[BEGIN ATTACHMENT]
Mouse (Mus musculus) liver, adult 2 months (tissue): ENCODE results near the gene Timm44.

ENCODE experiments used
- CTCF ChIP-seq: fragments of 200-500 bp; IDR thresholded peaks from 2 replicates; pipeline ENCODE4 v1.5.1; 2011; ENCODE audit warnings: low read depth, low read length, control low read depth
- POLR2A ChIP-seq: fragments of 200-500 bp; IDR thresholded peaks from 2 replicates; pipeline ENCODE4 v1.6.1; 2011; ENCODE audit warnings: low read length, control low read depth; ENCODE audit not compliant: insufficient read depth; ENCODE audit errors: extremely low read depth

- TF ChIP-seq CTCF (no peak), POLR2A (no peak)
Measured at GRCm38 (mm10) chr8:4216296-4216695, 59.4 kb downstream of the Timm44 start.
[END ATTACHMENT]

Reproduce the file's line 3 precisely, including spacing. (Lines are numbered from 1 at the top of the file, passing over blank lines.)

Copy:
- CTCF ChIP-seq: fragments of 200-500 bp; IDR thresholded peaks from 2 replicates; pipeline ENCODE4 v1.5.1; 2011; ENCODE audit warnings: low read depth, low read length, control low read depth